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Choropleth [ˈkɔːrəˌplɛθ] : A map with geographical areas colored in relation to a data variable.

It is used to display patterns or variation of the variable in different districts of a region. For example it’s popular to show different voting behaviour between the electoral districts of a country.

The type of data determines what color scale to pick for the map. Sequential data is often displayed with a color gradient from light to dark. Maps showing diverging data, for example the derivation from a specific comparative value, get a scale with two color gradients and a fixed color for the comparative value. If your data is qualitative, every category gets its own individual color in the map. A great tool to find a good color scale matching your data is colorbrewer.

Comma-separated values

Comma-separated values [ˈkɑː.məˈsep·əˌreɪted ˈvæl·juz]: a file format for storing tabular data, in which cells are separated by commas.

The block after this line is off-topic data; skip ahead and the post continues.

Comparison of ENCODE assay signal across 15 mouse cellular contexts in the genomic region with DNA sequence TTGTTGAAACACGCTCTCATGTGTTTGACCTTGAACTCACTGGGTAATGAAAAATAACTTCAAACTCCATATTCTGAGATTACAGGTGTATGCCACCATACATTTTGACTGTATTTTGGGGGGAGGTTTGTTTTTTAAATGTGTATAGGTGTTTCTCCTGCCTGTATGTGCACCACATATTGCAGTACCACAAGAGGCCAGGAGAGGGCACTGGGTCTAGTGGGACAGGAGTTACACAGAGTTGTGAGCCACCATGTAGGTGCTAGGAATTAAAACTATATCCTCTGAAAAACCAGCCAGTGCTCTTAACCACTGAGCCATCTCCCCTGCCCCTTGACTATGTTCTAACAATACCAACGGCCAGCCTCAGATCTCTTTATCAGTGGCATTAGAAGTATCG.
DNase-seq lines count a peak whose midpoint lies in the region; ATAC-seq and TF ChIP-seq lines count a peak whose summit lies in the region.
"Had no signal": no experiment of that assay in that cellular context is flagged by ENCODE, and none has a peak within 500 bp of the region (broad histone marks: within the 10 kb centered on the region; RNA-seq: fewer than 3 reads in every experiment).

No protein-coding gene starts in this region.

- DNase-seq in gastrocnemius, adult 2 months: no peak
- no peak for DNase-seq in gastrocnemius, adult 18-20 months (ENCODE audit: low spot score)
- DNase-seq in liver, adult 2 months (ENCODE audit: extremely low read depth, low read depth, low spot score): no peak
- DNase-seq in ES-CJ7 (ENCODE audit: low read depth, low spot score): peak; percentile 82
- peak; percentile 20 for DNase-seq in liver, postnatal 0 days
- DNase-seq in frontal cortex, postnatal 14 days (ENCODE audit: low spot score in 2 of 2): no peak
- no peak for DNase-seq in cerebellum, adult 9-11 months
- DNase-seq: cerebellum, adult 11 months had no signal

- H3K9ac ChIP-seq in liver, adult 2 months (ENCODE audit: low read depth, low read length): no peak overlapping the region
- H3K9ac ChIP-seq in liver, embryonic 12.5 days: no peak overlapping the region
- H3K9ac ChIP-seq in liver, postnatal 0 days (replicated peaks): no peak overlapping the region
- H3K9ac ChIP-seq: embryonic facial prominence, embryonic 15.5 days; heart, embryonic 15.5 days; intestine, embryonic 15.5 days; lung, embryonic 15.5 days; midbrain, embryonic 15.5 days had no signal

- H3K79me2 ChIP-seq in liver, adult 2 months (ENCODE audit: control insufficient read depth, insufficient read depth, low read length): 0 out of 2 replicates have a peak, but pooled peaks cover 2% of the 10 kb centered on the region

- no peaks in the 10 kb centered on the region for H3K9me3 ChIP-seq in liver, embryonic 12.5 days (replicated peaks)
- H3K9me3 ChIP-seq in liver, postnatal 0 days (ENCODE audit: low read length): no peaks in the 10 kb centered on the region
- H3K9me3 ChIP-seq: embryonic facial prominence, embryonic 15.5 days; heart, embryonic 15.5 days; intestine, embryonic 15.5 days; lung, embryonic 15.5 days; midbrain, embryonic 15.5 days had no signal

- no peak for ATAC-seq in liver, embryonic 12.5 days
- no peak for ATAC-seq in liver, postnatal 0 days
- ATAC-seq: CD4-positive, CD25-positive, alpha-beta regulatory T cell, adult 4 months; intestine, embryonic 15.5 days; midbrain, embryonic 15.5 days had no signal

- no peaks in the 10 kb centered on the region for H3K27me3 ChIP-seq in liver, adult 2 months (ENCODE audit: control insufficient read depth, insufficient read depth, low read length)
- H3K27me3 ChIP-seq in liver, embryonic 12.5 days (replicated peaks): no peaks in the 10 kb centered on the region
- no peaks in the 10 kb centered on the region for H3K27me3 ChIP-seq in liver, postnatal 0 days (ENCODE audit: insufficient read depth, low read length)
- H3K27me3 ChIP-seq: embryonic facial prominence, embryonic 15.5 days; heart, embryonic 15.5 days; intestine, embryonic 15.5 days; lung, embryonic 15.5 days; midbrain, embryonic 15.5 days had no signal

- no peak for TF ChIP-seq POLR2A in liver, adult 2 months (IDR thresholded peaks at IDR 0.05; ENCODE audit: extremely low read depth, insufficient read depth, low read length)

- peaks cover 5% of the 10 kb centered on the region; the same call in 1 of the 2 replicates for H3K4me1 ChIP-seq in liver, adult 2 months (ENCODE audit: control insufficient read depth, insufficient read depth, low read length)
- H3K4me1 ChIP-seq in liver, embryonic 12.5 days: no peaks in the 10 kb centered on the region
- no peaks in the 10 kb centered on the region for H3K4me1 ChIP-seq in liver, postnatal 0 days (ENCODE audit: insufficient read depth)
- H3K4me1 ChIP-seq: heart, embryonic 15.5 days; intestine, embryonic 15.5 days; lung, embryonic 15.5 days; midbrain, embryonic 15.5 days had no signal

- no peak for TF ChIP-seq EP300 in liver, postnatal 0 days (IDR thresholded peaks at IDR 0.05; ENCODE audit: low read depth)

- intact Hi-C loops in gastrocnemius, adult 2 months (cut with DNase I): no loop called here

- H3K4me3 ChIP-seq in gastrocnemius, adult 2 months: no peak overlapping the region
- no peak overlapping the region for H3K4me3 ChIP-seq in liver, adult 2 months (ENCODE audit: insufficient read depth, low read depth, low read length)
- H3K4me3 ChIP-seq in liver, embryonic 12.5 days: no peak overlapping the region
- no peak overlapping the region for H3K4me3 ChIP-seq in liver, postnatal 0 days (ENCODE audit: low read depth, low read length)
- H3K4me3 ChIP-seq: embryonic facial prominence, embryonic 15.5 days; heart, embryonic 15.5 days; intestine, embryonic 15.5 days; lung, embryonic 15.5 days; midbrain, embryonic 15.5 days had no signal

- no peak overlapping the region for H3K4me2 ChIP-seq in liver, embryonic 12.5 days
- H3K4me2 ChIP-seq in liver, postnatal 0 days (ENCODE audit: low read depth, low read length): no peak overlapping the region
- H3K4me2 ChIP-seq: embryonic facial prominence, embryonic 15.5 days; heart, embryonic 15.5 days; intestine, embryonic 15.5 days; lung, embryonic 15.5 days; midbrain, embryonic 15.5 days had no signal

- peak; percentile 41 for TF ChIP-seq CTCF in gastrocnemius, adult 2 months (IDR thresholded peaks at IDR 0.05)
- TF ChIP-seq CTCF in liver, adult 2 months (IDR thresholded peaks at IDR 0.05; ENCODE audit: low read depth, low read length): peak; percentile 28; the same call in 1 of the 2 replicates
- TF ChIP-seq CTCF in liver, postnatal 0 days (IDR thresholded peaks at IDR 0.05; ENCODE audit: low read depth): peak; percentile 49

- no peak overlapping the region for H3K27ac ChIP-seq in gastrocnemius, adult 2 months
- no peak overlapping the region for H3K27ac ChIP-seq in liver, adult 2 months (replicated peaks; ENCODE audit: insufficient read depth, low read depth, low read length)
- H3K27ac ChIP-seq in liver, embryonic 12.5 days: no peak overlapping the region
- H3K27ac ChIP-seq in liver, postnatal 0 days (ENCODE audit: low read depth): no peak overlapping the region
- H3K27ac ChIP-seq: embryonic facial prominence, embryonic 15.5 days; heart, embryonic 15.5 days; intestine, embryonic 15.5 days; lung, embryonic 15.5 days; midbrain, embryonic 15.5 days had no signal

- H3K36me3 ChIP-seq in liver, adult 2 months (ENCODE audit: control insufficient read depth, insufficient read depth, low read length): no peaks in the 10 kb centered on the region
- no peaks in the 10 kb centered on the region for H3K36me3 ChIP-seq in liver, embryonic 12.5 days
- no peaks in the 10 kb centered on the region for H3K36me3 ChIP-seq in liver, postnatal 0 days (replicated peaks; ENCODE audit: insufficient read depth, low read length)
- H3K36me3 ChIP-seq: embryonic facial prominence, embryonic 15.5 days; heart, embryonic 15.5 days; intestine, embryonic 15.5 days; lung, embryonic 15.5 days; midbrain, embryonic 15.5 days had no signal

The punctuation is not standardized though, which is why you might also come across files in which cells are seperated by semicolons or varying decimal punctuation like periods or commas. There are also some special forms that often end with .csv. For example tab-seperated or space-sperated values. Many programs allow you to specify the type of seperator, decimal point etc.

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Command line interface

Command Line Interface [kəˈmænd ˈlaɪn ˈɪntɚˌfeɪs]: A command-line interface (short CLI) is a way to interact with a program not by clicking with a mouse on icons, but by typing predefined commands.
Casual users prefer GUIs (graphical user interfaces) because you have to learn the commands for every program you want to use.
Advanced users often prefer CLIs because it supports a more powerful way to interact and automate user interaction.
There are many more programs who only have a CLIs because GUIs need more resources to develop and maintain. Before the 1970s using a computer terminal with commands was the primary mean of interaction.

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